The same goes for disabling right click. Right click may be being used to start text-to-speech.

The reasons these two tend to be used are to "protect" the content or software. Except those people who would even want to get to the content that much know the simple commands to circumvent that so called protection. Simple, because they open devtools, and now they're in. As it should be.

5. Slimy preferences

User preferences should be sticky. Not slimy. Slimy in that they appear to stick, but later, at some time, they've reverted.

If your site is using cookies to persist some kind of session for a visitor, respect their decisions. Twitter is the best culprit of this awful dark pattern.

If you change your timeline order to "latest" you'll be told that this preference will change to (aka: revert) to "home" after some (arbitrary) time.

Twitter's slimy prefs

I strongly suspect that Twitter are trailing which timeline users prefer, but instead of respecting their army of users, Twitter will revert the preference effectively declaring the user as "wrong, Twitter knows best". They should really have the courage to decide on the functionality.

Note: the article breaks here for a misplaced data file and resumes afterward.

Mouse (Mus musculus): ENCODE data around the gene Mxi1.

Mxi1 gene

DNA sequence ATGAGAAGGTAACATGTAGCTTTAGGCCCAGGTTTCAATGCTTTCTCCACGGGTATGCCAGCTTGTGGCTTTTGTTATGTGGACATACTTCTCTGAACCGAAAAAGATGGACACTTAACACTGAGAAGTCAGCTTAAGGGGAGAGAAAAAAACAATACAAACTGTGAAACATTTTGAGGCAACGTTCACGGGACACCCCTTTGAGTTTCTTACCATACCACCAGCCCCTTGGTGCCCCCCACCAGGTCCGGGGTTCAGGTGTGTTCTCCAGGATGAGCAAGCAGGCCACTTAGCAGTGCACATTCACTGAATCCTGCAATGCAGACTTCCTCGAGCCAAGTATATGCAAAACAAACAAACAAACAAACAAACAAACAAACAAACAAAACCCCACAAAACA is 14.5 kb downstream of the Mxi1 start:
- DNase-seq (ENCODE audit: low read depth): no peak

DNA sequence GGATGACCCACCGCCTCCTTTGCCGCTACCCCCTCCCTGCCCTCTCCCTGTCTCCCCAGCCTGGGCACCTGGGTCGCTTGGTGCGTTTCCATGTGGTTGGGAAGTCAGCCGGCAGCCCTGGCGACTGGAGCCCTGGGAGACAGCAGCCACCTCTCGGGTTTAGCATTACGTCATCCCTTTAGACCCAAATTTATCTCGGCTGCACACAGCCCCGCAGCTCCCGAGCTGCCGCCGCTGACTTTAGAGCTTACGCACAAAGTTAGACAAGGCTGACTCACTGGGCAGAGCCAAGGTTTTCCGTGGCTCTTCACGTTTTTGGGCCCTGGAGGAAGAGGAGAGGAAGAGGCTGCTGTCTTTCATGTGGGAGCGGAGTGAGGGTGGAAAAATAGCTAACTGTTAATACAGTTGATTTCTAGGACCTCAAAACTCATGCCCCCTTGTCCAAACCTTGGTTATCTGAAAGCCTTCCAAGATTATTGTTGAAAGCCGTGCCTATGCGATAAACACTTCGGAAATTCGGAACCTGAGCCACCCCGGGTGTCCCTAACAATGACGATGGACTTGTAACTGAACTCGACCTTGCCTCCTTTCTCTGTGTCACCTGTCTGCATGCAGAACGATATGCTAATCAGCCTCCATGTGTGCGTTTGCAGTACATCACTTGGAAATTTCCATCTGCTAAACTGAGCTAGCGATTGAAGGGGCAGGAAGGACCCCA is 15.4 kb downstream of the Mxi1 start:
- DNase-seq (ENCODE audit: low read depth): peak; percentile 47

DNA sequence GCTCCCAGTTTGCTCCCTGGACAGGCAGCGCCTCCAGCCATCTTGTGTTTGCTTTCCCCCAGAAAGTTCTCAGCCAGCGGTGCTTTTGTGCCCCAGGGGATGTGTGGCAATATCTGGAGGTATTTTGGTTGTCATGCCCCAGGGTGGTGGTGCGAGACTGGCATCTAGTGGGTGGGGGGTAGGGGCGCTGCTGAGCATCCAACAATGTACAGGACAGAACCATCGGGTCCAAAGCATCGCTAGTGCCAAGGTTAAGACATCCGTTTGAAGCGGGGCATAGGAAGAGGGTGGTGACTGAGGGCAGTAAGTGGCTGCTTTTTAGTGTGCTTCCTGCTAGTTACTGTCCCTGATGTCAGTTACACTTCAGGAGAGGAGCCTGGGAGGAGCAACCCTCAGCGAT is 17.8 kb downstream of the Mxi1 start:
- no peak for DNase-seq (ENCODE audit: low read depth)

Trust your users.

6. Busted back

This one is as old as ajax: back means back. If your software is designed to take over how the browser navigates don't be surprised when the visitor uses the native browser controls. By this I mean to say: if the software wants control, it must supports the users natural behaviours before they must use the new bespoke ones.

Although many sites get most of this right, quite often they'll get it wrong with micro-navigations, where perhaps a gallery item is click or tapped on a product page. In many cases I've come across, particularly during mobile browsing, the product image will open in a mini gallery and when I gesture go to go back, I'm returned to the search results, not the product page I was just on.

Bonus points for restoring the scroll position.

7. No script is better than NoScript

If the page includes a noscript tag then the software is already pretty confident of itself. There's two categories that noscript has fallen in to:

This software requires JavaScript to run.

The above software entirely failed at progressive enhancement. It's a shame, because it means if there's even the smallest of failures in the JavaScript, not only will the software not work, but also the visitor will never see this (useless) message.

Then my favourite: